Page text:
Two Poems

Lines On An Exhibition At the Imperial War Museum, London

The curators who designed this trench

Have managed to evoke the sights and sounds, but not the stench

Inevitable where a single bucket per platoon

Had to last from midnight through till noon.

This wooden front line, sawn off nice and square, is nothing like the torn off

Strips and ragged gougings in the earth that passed for trenches when

The British first dug in at Ypres and built their parapets with dead men.

Materials used to build the trench have been treated to make them fire retardant. If you have very sensitive skin please avoid touching the structure.’

The purpose of this trench is not to teach the crude,

Uneven, hard-edged kind of lesson based on verisimilitude.

This is the modern kind of learning based on a flame-retardant semblance

Of a trench – great-grandad’s war turned into a heritage experience.

The video of the series is available in the Museum shop. It also stocks a wide range of books and other materials on the subject, some of which are displayed here.

The men I’ve read about in books who built the Western Front were not the kind

To make an exhibition of themselves. I wonder if they’d mind,

After all these years, seeing the trenches that they dug to fight and die in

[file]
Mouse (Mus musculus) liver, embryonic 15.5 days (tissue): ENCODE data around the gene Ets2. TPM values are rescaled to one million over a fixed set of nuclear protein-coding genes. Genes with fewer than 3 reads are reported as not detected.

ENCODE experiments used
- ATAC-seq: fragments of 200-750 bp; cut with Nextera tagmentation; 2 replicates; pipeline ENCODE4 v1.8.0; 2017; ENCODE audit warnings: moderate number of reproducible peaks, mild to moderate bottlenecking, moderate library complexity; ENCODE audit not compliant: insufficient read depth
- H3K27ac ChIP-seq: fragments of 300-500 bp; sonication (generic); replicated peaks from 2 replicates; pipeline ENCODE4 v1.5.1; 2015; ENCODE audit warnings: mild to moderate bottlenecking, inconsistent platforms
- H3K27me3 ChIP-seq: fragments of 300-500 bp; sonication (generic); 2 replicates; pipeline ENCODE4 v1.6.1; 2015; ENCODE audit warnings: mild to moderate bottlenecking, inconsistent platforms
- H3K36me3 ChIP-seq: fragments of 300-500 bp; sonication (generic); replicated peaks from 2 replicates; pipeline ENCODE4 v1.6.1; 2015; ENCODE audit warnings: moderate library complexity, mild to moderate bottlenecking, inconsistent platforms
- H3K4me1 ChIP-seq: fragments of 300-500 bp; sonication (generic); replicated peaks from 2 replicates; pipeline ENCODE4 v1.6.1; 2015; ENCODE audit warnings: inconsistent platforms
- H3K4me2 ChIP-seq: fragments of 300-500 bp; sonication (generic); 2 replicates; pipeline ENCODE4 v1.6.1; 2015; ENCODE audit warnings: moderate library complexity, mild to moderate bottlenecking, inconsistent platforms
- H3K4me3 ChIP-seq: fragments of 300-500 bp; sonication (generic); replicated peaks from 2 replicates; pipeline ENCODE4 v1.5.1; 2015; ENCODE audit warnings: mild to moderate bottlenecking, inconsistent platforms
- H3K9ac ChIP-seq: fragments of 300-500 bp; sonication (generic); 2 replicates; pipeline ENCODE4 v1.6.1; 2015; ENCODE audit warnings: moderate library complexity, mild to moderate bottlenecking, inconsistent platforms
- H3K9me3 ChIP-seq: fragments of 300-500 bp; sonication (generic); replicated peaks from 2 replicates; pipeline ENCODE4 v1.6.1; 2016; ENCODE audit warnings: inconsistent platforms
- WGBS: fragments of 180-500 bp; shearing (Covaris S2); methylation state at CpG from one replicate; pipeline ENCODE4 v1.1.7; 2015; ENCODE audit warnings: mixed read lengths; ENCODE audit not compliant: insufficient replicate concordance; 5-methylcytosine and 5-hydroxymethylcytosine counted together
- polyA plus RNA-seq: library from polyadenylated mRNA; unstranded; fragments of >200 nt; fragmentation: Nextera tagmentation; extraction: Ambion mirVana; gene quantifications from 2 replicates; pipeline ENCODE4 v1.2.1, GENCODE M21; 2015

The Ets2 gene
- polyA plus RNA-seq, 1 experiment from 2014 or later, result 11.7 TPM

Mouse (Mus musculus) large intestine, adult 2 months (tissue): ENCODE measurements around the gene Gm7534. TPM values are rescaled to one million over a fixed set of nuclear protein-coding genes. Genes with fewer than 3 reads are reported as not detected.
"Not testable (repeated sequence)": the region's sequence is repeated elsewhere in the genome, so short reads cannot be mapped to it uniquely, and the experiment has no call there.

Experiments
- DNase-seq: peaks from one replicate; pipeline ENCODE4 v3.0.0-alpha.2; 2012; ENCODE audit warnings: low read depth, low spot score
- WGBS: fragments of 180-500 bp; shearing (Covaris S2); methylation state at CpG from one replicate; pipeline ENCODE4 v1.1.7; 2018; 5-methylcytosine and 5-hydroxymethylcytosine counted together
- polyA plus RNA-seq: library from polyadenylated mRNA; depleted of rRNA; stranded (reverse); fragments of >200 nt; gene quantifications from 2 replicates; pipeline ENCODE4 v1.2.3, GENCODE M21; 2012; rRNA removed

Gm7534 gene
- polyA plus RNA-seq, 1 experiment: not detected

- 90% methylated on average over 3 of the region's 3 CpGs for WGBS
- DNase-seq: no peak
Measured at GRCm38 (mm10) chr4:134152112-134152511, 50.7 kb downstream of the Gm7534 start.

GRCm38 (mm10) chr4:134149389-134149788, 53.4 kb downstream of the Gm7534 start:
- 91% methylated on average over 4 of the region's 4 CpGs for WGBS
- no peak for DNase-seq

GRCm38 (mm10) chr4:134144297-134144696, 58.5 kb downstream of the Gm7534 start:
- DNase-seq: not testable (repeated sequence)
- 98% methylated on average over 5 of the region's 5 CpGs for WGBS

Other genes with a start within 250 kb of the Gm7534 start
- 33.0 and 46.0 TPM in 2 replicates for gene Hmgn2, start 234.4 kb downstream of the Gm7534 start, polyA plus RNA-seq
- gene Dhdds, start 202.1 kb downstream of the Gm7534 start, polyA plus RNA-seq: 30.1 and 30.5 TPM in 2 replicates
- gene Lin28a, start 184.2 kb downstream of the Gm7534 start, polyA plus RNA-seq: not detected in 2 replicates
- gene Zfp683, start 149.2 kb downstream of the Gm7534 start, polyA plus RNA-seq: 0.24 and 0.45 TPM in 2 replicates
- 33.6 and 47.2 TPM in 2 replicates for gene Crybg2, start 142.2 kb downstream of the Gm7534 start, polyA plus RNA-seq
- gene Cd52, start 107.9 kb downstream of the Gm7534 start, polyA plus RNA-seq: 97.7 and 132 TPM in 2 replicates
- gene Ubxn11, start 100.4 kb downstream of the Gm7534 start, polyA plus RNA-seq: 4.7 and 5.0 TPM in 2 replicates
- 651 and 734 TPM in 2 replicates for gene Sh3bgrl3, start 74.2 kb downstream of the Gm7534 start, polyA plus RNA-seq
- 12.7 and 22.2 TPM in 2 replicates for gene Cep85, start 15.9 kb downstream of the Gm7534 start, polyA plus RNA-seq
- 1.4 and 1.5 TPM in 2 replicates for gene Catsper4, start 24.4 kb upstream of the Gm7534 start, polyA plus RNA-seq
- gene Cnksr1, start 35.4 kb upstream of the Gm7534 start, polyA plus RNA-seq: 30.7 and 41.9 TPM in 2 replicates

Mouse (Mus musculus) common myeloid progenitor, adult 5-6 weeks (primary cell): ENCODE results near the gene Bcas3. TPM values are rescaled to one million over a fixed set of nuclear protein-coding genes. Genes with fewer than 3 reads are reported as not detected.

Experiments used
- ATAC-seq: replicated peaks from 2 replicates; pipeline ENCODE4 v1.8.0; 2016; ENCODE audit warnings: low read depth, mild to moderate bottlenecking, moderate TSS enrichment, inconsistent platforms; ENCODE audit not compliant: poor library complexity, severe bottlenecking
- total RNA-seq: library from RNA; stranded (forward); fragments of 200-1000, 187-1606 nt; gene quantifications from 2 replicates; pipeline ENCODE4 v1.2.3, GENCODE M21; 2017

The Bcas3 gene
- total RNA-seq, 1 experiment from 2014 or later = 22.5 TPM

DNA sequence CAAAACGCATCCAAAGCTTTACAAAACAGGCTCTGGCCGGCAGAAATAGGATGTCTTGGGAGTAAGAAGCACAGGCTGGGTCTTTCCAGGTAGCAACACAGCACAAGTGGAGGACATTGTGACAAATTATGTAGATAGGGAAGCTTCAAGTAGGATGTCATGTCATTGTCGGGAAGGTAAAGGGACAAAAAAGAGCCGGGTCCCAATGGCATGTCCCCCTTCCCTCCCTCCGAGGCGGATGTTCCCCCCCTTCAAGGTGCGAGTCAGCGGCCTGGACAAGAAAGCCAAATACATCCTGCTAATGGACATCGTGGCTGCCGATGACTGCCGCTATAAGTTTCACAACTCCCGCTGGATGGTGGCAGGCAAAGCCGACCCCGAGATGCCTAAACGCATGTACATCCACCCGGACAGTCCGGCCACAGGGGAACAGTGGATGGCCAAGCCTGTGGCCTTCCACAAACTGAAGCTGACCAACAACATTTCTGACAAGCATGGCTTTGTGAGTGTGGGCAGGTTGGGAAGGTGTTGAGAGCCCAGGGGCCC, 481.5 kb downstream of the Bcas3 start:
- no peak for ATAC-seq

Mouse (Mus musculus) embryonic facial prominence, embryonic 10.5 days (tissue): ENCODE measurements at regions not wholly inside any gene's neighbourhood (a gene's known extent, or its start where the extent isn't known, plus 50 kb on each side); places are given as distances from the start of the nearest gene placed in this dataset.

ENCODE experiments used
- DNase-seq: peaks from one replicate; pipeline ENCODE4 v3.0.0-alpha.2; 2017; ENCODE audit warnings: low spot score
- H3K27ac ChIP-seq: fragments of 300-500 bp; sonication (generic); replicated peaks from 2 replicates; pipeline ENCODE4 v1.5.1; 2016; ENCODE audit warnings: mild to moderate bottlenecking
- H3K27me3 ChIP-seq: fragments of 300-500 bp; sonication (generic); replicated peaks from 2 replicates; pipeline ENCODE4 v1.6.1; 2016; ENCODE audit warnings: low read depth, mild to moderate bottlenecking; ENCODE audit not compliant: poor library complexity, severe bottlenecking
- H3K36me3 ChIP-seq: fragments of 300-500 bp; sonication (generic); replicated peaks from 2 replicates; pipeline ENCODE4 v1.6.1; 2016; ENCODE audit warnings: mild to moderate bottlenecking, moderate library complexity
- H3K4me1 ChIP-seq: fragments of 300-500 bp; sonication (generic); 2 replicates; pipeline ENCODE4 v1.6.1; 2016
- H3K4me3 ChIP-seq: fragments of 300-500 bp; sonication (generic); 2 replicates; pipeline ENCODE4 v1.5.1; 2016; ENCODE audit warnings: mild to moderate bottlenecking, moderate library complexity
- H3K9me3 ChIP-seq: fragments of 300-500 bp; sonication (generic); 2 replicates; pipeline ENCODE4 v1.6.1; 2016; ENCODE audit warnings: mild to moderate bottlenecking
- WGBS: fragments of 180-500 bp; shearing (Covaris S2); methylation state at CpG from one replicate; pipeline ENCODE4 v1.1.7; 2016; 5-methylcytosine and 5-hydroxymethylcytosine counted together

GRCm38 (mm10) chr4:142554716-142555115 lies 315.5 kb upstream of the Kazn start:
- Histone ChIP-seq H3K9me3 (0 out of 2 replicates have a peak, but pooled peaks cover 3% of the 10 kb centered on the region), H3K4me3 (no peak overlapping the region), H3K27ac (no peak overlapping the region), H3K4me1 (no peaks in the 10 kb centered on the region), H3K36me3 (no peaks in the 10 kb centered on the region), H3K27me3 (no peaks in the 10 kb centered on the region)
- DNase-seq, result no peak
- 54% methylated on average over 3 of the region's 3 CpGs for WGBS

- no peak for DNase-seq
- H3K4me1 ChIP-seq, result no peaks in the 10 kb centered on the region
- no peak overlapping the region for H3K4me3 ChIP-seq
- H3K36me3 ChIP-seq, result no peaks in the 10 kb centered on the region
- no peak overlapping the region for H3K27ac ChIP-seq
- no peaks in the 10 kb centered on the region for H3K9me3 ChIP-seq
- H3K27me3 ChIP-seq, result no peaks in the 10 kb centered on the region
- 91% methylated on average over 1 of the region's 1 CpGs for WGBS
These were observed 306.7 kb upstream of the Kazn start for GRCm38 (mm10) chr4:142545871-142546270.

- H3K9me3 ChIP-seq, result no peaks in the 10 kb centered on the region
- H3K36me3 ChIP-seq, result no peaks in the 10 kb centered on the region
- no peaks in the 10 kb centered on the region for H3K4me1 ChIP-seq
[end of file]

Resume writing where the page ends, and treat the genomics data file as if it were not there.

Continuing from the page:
Reproduced in plywood to take advantage of a TV tie-in?


     What We Found, Boesinghe, 2001.

 First up, a rum jar full of clay stamped SRD, ie. Service Rum Diluted,

The sort of stuff that seldom reached its destination undisputed.

Next up, barbed wire, a damp coil of solid rust.

The sort of trophy that, when dried in years to come,

Will flake and crumble into piles of orange dust

In some forgotten corner where my wife will find it and despair

Of my obsession with Boesinghe and the treasure we found buried there.

The rotten duckboards told us where the trench was laid.

The twisted rifle pointed to an unexploded hand grenade.

The bayonet was one of five million made

By Wilkinson Sword, the name on the world’s finest blade.

No scabbard, of course. Nothing leather could survive those years of damp and frost.

No belt nor webbing bound our sentry, found still crouching at his forward-looking post,

Stubbornly anonymous despite his mortal scatterings –

His un-initialled pipe, his spoon, his pocket change of unspent pence,

His nameless, dateless wedding ring, his toothless comb,

The tarnished nib that wrote his last words home.

No positive identification could be made. His compressed fibre name tag having rotted

All the rest was guess-work based on some regimental buttons knotted

In a mulch of sticky thread, and the canister of his gas mask —

Smashed inside his rib-cage.

So all we could say for certain was he died before the gas blew clear;

He was a husband; he was a Royal Fusilier.

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